It might be a good idea to purchase a USB modem for personal and professional use in-country. Like mobile phones, these devices can be 'locked' to specific carriers, or bought already unlocked — though pay attention to GSM v. CDMA v. LTE technologies as you would with mobile phones.
Finally, you'll want to weigh carefully the various technologies and communications of modems—they can be sold in USB form, router form (requiring power), with/without Wi-Fi connectivity, etc.
For modems, pay close attention to various contract obligations (typically pay-as-you-go or monthly plans), rate plans, upfront purchase costs, and the stated versus real coverage area of the various service providers (this may take a few days/weeks to figure out). Don't forget to pay close attention to stated versus actual speeds (2G, 3G, 3G+, 4G, LTE, etc.), as this affects performance (and frustration) significantly.
If you're looking to get advanced into networking and connectivity, I highly reccomend the Wireless Network in Developing World book. It's a guide to designing and building wireless networks in local communities, enhancing lives through improved communication, access to information for educational, social and economic growth.
Having a wireless router can allow you to create a local wifi network in order to share files and connect to local devices. Paired with a USB modem, you can create an on-the-fly mobile hotspot.
Flashlights and headlamps
Flashlights and lanterns can be very useful too, depending on what your environment will be like, though I have less personal experience with these myself. For flashlights, I know that a lot of folks swear by the FourSevens models, but their specialized battery requirement has always turned me off. For lanterns, I know someone who swears by having portable, rechargable, collapsable models, but I haven't played with it much.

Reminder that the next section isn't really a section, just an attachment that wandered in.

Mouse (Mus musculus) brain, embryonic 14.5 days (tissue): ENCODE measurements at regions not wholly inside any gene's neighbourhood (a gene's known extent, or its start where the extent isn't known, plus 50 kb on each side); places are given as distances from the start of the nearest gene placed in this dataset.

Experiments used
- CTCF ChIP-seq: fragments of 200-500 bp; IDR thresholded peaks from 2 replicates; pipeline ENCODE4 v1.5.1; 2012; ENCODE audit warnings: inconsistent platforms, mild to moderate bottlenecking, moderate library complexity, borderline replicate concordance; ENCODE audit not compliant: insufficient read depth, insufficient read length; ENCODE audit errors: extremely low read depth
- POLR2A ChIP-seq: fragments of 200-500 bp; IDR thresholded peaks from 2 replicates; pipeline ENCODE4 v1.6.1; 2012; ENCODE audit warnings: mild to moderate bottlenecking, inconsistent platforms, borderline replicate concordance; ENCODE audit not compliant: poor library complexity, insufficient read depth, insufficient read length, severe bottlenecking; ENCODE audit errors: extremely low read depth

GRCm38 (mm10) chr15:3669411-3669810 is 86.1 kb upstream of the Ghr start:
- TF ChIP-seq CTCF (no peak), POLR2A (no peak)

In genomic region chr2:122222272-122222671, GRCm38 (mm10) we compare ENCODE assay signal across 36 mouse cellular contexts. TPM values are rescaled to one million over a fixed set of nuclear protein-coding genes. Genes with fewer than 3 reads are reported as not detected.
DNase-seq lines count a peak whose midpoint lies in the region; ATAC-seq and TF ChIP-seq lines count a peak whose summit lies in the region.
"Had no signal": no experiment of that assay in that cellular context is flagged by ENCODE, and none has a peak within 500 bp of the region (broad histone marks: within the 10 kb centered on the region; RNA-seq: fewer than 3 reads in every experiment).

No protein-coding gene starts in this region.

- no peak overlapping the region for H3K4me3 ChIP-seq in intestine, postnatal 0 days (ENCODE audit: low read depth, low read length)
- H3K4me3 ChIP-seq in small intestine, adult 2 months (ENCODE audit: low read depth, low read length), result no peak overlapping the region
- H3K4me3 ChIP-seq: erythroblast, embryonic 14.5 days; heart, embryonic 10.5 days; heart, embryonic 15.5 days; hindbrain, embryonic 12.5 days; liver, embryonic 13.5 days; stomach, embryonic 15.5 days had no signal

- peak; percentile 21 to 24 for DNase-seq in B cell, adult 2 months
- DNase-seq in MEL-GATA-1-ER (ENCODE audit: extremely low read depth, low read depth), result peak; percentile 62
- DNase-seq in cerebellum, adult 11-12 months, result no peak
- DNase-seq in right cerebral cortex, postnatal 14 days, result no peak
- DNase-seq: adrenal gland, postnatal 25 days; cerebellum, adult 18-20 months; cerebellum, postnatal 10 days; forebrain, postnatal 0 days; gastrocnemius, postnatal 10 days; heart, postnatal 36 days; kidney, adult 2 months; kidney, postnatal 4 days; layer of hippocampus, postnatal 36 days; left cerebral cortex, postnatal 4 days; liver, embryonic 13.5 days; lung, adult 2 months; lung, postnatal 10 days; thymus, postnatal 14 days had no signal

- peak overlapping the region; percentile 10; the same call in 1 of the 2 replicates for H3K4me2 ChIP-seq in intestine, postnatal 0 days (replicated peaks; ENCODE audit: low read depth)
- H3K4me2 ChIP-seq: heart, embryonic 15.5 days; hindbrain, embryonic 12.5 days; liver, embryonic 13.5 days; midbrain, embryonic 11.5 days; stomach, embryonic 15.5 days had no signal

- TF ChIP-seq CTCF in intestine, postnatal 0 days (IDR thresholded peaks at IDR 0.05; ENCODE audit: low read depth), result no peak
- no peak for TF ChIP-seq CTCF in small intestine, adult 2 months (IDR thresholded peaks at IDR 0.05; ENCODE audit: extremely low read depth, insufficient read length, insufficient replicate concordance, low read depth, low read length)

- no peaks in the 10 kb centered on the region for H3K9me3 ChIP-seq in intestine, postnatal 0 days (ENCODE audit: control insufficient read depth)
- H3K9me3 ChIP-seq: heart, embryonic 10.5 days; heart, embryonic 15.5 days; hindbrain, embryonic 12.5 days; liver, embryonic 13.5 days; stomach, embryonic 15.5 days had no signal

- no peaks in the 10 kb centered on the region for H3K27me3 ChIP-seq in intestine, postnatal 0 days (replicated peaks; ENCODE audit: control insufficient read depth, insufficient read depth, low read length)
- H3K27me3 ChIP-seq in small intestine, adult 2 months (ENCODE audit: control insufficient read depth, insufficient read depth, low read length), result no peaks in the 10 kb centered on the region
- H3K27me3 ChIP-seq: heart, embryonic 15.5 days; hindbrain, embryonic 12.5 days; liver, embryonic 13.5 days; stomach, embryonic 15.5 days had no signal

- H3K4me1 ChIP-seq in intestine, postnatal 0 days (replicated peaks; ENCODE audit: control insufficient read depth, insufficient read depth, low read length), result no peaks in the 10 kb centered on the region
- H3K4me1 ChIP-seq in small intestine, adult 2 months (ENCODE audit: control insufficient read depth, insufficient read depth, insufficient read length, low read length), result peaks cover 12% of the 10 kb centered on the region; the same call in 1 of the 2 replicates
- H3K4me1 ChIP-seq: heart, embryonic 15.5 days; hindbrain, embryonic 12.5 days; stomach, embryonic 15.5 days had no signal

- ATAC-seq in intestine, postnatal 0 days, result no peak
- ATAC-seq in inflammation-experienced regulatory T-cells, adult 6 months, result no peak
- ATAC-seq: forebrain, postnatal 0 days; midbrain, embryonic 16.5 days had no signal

Noise-cancelling headphones are a lot cheaper and easier to come by these days, so I would recommend looking into a pair for travel and long flights. Don't forget to bring some cheap backups (though doubly don't forget that you can find replacements in country as well—just maybe not your preferred brand and fit.)
I'm also a huge fan of bluetooth headphones so that I can listen and charge / be mobile at the same time.
Now, I wouldn't normally include this here, and it's going to be a little more challenging to get through international travel and customs, but I love the idea of the BioLite Cookstove that allows you to charge a battery and your devices from a fire. I've only seen it used, and I wasn't able to tell how effective it was, so let that be a disclaimer.
Faraday cages and RFID blockers
Faraday cages block all cellular, Wi-Fi, and radio signals and can be sewn into carrying cases and portable pouches. RFID blockers do the same thing, but specifically blocking RFID signals. Good if you're worried about having your credit card / cellphone data skimmed.
I haven't had a chance to use a bluetooth tracker, but I've heard good things about being able to use them to track your belongings and rest a little more assured that they are in your proximity.